On February 20th I attended the Portland Writing Workshop, hosted by Chuck Sambuchino. Mr. Sambuchino is the author of a handful of non-fiction books about the nuts and bolts of finding an agent and preparing a manuscript for submission. He’s also the author of “How to Survive a Garden Gnome Attack.” I’ll leave it to you to determine which genre that one belongs to.
The information on self vs. traditional publishing, how to write a query letter, marketing yourself and your book (Mr. Sambuchino calls all of this your Platform) was all stuff that could be found on line for free, but the concise, entertaining, and digestible way Mr. Sambuchino presented everything made it worth the inexpensive tuition alone. One aspect of Mr. Sambuchino’s presentation that stood out (and was impressive) is the way he handled some pretty off the wall questions. It would have been easy to be dismissive, yet he answered everyone thoughtfully while still keeping his lecture on track.
Want an example? One of my aspiring peers basically asked, What if my book’s a runaway success and someone wants to make a movie? I don’t think it’ll make a good movie. Mr. Sambuchino was clearly surprised by the question, but settled on saying that if there’s no cinematic value to the book, the agents and editors will see that as well, so you don’t have to worry. Sure, I could delve into the subtext of that response, but I was impressed that he chose not to point out how very few of us will ever have the good fortune of having to fight off Hollywood’s desire to dramatize our stories.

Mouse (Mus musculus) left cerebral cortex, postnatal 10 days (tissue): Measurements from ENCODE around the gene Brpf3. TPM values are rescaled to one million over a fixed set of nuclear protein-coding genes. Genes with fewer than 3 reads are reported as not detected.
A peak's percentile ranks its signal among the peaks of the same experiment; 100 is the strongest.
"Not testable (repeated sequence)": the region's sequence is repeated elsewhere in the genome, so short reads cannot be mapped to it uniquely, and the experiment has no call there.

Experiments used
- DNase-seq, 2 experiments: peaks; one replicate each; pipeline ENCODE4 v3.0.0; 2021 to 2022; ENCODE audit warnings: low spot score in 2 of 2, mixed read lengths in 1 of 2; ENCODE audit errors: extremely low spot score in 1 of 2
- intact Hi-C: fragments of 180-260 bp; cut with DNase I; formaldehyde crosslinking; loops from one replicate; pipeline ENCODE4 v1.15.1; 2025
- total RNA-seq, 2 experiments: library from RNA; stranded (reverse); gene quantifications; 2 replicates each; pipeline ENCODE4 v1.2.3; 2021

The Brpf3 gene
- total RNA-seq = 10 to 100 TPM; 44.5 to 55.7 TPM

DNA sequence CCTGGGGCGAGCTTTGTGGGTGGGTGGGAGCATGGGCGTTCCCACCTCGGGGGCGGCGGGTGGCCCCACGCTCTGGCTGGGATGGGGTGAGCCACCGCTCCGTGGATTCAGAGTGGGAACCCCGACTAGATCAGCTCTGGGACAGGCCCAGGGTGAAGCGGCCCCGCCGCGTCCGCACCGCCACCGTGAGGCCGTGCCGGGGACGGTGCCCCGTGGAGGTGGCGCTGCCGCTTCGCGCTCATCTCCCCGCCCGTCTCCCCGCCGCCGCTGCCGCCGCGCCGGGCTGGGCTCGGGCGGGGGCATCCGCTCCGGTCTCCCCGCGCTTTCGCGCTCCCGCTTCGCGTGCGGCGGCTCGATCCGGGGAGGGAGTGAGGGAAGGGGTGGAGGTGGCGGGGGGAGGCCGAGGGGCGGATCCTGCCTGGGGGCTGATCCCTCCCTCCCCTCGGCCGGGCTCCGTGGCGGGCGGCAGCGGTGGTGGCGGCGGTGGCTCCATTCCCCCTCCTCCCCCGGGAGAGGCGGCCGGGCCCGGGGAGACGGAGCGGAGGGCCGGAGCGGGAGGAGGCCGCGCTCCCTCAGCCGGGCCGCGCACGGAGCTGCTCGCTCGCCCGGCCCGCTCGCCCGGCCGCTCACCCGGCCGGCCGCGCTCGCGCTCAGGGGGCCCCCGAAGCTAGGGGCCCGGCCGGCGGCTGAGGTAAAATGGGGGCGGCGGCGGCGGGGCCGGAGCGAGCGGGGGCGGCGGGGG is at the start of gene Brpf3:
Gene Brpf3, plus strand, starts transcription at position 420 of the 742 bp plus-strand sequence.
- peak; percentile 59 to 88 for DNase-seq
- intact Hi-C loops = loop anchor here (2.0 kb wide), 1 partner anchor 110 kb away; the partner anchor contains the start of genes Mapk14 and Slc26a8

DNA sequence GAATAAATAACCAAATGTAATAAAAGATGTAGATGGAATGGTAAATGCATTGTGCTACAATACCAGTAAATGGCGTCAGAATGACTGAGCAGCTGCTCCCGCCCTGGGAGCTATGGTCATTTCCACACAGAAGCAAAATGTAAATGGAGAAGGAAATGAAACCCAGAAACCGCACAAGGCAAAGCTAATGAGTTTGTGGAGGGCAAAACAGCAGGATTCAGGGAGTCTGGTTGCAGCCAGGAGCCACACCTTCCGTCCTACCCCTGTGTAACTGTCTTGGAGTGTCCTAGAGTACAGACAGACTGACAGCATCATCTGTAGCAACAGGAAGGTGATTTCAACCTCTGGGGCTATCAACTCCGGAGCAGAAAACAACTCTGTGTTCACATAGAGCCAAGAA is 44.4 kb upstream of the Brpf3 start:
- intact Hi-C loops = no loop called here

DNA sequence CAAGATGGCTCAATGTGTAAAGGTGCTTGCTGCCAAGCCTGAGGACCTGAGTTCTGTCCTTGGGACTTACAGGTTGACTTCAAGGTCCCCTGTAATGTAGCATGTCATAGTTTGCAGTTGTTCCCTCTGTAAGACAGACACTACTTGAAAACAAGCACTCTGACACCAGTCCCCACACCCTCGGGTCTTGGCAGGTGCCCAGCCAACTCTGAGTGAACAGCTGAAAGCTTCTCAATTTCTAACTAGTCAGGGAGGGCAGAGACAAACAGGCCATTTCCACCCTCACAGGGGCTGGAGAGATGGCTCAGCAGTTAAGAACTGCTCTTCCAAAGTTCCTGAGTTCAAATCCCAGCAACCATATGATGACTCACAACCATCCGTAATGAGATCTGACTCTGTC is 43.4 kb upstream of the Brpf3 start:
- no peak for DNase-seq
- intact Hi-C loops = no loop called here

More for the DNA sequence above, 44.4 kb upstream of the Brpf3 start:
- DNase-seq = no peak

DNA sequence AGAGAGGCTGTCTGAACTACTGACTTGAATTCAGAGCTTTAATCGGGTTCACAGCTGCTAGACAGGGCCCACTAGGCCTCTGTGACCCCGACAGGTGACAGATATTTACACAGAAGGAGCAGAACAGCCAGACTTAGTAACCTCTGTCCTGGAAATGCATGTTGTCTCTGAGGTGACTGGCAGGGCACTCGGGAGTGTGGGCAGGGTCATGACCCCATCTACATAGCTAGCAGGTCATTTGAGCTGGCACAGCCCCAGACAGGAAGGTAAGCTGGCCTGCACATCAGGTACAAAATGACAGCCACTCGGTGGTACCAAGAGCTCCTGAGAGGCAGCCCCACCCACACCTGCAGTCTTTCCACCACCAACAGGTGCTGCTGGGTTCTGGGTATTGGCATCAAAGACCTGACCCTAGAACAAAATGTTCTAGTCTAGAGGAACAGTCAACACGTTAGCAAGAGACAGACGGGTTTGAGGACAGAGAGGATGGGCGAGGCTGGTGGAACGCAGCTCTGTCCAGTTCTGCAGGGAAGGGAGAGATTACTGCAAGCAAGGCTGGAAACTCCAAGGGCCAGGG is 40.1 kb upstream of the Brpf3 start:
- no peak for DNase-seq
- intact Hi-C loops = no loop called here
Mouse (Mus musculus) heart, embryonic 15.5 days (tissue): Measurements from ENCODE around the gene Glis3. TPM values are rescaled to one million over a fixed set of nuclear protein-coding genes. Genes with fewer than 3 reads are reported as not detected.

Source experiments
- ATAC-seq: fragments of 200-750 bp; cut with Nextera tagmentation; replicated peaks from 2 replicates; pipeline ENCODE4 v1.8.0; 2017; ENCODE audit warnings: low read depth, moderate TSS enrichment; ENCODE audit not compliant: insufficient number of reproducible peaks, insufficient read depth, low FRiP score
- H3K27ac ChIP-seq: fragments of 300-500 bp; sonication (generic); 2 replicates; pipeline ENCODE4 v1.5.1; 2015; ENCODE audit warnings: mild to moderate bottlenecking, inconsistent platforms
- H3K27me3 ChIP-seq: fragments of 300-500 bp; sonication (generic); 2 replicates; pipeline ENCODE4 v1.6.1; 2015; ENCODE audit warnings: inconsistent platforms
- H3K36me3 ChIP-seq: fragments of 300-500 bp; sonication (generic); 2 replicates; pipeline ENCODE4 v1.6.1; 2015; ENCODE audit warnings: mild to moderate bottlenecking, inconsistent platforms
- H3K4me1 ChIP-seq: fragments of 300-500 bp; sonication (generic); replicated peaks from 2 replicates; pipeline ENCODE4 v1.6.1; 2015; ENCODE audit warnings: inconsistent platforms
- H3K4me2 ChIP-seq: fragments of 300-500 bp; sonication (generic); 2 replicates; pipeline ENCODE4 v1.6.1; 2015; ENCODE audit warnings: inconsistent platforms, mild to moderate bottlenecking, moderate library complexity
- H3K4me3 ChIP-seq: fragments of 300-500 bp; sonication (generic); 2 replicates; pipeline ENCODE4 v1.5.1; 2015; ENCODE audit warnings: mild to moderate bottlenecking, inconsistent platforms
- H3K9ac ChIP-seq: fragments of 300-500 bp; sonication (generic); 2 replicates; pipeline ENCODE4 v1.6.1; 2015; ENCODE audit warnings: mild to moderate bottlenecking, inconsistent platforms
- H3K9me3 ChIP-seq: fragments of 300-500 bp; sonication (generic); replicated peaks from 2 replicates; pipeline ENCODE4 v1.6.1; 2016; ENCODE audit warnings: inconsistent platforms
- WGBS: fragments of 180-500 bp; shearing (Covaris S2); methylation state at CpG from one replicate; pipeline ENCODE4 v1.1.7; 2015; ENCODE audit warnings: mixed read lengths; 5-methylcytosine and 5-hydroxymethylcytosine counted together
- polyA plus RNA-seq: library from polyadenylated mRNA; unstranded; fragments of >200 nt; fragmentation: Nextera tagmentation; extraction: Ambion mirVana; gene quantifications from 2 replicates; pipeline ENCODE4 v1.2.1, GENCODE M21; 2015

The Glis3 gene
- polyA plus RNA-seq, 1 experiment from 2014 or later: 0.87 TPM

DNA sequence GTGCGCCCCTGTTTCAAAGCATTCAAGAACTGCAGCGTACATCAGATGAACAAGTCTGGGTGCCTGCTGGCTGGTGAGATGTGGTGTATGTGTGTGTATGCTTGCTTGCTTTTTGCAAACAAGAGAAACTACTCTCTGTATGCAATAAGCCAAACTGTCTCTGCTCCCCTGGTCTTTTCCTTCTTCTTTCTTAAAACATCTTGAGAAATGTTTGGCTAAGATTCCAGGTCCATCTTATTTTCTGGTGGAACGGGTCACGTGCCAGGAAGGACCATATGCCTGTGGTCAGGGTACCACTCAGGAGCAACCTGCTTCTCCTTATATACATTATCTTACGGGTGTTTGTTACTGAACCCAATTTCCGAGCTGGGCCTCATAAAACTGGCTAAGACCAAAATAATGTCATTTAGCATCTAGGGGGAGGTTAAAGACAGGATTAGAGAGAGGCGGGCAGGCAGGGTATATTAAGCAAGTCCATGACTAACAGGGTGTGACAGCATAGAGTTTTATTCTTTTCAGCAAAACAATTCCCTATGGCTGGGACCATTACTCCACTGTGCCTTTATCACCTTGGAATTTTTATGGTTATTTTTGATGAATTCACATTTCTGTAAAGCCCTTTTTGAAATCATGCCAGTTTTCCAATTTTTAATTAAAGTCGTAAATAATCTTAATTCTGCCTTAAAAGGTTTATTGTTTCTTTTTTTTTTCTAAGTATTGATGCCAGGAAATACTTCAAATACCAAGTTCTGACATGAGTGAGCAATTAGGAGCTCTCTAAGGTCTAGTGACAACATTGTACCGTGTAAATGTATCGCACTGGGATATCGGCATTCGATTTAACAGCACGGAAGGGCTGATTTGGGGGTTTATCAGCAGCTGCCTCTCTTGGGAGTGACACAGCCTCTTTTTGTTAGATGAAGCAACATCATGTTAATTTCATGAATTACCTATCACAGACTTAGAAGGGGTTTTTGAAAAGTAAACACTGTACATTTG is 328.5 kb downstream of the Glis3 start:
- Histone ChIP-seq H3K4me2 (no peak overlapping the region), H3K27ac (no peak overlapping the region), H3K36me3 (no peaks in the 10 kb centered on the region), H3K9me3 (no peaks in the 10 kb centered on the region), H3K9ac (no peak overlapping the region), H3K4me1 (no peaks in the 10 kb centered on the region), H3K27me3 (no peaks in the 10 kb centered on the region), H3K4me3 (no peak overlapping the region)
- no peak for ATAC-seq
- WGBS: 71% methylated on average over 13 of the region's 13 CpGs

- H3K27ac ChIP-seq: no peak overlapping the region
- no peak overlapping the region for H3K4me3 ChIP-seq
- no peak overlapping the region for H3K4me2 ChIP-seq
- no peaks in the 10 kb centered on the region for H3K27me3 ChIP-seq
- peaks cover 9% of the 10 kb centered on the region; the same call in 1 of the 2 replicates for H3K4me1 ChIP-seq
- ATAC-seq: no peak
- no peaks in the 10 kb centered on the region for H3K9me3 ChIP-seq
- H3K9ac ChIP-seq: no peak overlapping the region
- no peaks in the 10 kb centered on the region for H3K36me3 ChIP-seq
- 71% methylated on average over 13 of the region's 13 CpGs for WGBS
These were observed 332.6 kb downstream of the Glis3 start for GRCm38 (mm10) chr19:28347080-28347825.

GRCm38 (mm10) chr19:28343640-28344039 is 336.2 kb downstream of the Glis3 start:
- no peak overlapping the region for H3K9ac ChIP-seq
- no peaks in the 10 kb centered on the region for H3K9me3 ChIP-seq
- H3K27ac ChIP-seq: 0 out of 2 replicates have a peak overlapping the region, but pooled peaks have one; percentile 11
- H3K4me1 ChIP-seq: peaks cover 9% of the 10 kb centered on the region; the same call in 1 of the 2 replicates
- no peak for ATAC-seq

My favorite part of the day was an hour and a half of “Speed Dating” with a panel of five agents and editors. Attendees were invited to supply copies of the first page of our manuscript for review. Mr. Sambuchino read the page aloud, for the audience, while the panel followed along on their own printed copy. When a given panelist would “shove the book aside” they raised their hand. When three hands went up, the work was rejected and the panel would discuss why they put it aside.
Twenty-five first pages were read. Twenty-one were rejected before Mr. Sambuchino reached the end of the page. About half were rejected within the first paragraph. Very few made it close to the end before being voted off the podium. Only one made it with no objections at all.
From my notes of the panelists’ comments, two consistent offenses made them stop reading: the Info Dump and Lack of Action. The Info Dump is especially challenging for new authors, including myself, and for SciFi and Fantasy authors who feel the need, often correctly, to tell the reader how their world differs from the real world. Notice I wrote, “tell the reader.” That’s the issue. As difficult as it is, we need to show the reader that there’s an evil wizard dragon troll that sucked all the love out of the kingdom. Don’t have your protagonist reminisce about it in the middle of a sword fight in the first paragraph. Have a sword fight, why not? Show us the problem soon after. The Lack of Action was often tied to the Info Dump, but not exclusively. If your novel starts with two people having coffee in the morning, something interesting has to happen. They have to have a witty conversation, set up some conflict, grab the reader and go — something beyond considering the dull taste of this batch of espresso, and wasn’t Stumptown coffee much better? Why’d I buy this crappy Folgers?
In many ways the exercise is a gimmick, and one of the panelists even said as much. A compelling, funny, and frenetic first page can be great, but 100,000 words of the same could be appalling. Many times the panelists commented that the author should cut the first three paragraphs and start there. This possibly means they would not reject the entire manuscript based on the first page, but it might not mean that either.
Despite initial reservations about attending a workshop I learned about through a cold-Twitter message, I’m glad I did. At some point (soon?) I’m going to be done with “The Hound of Aneirin” and will need to move on to query letters, etc. But for now, I have more editing to do, and a new list of mistakes to avoid.